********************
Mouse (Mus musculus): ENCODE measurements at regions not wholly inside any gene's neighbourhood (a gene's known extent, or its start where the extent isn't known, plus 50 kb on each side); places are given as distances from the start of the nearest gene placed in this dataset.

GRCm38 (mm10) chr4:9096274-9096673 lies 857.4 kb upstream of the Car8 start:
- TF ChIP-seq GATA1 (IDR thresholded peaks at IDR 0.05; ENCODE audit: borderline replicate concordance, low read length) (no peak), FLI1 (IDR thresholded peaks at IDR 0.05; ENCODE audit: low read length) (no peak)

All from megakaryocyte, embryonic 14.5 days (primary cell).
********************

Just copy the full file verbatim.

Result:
Mouse (Mus musculus): ENCODE measurements at regions not wholly inside any gene's neighbourhood (a gene's known extent, or its start where the extent isn't known, plus 50 kb on each side); places are given as distances from the start of the nearest gene placed in this dataset.

GRCm38 (mm10) chr4:9096274-9096673 lies 857.4 kb upstream of the Car8 start:
- TF ChIP-seq GATA1 (IDR thresholded peaks at IDR 0.05; ENCODE audit: borderline replicate concordance, low read length) (no peak), FLI1 (IDR thresholded peaks at IDR 0.05; ENCODE audit: low read length) (no peak)

All from megakaryocyte, embryonic 14.5 days (primary cell).